Judge State Education Leaders By Student Test Scores?

New York Regents Chancellor Merryl Tisch
New York Regents Chancellor Merryl Tisch

Probably the fastest way to end the high-stakes testing culture would be if state education leaders were held accountable and judged by them as well.

Carol Burris is definitely on to something (not that she actually wants this per se, but hypothetically).  If you judged New York Regents Chancellor Merryl Tisch by student test scores she’s a definite failure.

In describing her rollout of Common Core testing, Tisch said, “we jump into the deep end,” using the royal “we” to obscure the fact that kids were taking the jump. She also rejected the notion that school and educator ratings be put on hold during the rollout, stating that “we cannot have the implementation of Common Core that is isolated from an accountability system.”

Despite the repeated use of “we,” Tisch has excluded herself, her state commissioner of education and her Board of Regents from the ratings. Accountability is for students, educators and schools, who have little to no input into the commanded change.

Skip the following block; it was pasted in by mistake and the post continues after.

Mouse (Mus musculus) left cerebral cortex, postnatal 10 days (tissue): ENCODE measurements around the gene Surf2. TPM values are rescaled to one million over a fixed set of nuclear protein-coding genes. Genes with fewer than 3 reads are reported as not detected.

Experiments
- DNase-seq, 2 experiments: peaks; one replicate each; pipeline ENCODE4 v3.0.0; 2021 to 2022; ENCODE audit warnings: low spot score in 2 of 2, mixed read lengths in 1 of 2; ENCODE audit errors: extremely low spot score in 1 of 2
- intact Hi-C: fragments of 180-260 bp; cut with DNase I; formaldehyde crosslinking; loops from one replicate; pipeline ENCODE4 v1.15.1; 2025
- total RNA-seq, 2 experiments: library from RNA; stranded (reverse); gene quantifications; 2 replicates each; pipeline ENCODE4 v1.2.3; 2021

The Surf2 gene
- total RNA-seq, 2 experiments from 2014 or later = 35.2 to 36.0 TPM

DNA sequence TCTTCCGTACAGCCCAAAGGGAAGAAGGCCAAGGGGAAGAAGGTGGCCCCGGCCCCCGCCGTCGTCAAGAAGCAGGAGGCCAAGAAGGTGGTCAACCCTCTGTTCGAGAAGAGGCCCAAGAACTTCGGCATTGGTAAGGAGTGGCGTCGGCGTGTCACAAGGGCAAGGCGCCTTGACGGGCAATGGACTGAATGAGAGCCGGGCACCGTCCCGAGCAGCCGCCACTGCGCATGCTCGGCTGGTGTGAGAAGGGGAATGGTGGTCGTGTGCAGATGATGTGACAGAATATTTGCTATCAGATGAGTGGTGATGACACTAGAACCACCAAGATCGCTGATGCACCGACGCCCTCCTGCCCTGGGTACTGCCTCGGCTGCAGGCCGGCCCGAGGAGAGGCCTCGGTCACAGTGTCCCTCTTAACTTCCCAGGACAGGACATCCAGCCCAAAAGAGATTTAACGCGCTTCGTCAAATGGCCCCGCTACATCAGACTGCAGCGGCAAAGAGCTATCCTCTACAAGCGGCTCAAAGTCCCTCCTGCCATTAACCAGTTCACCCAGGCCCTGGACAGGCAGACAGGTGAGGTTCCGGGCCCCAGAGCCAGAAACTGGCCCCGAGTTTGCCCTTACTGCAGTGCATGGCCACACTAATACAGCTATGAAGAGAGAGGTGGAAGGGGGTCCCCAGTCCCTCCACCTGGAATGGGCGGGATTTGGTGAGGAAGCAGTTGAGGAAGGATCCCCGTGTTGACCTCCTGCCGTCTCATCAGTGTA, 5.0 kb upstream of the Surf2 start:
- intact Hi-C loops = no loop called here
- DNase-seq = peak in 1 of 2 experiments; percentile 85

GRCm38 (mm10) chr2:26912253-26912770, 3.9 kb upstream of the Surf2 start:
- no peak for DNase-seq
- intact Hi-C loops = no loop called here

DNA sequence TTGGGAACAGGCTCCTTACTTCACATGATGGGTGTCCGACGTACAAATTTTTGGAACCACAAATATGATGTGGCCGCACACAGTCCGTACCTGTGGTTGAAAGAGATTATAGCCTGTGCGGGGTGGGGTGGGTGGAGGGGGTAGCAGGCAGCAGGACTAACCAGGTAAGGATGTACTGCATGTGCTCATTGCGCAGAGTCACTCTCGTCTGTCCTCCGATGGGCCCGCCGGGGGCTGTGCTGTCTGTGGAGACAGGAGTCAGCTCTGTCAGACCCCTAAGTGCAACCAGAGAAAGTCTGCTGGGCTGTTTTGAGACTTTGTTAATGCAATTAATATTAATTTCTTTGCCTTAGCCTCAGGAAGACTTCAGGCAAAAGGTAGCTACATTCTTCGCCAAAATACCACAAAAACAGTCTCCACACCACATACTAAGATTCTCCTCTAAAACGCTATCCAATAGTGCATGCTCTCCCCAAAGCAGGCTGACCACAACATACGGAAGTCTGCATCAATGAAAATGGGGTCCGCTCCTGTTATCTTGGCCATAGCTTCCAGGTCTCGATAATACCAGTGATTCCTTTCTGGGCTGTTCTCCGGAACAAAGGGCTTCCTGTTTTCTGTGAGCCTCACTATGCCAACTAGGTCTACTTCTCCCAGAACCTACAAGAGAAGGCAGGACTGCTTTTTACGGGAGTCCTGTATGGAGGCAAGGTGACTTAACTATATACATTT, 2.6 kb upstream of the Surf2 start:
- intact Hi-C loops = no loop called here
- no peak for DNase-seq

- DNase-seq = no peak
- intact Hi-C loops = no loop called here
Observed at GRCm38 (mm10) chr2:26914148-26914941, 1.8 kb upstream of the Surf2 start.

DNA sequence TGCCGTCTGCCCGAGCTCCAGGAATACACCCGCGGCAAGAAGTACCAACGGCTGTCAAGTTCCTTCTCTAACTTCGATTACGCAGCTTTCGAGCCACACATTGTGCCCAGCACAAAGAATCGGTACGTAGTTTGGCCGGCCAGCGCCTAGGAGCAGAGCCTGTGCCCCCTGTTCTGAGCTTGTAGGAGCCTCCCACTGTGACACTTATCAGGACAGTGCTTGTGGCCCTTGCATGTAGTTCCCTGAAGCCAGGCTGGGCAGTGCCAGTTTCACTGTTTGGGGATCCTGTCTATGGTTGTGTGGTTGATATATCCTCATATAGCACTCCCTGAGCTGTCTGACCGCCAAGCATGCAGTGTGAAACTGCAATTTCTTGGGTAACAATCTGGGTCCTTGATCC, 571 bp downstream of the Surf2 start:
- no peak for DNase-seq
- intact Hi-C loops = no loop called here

Although I do not suggest we subject Tisch to the silly number ratings given to teachers and principals, I do think it is fair to review New York student growth under her leadership. Tisch was selected as chancellor in the spring of 2009. Since 2010, New York’s graduation rate increased only 1.5 percent, which includes two years of no growth at all. In looking at graduation data, one will note that prior to 2010, state graduation rates were climbing, even as graduation standards (meaning the required passing of Regents exams), were increasing. In addition, the earning of the Regents Diploma with Advanced Designation, a consistent bar with no change in standards, has been flat since she became chancellor.

In 2009, the average New York SAT scores were 485 (reading), 502 (math), and 478 (writing). In 2014, they were nearly identical—488, 502, 478 —no improvement there to show.

Tisch “raised the bar” for Grade 3-8 proficiency in 2010, and in 2011 and 2012, there was little or no growth in student achievement. In 2013, the Common Core tests were given and proficiency rates dramatically dropped. Though the chancellor promised that scores would improve the second year of the Common Core tests, there were no improvements in English Language Arts scores and minimal improvement in math.

If teachers and principals are to be judged by score growth, what growth has the chancellor created after nearly six years at the helm?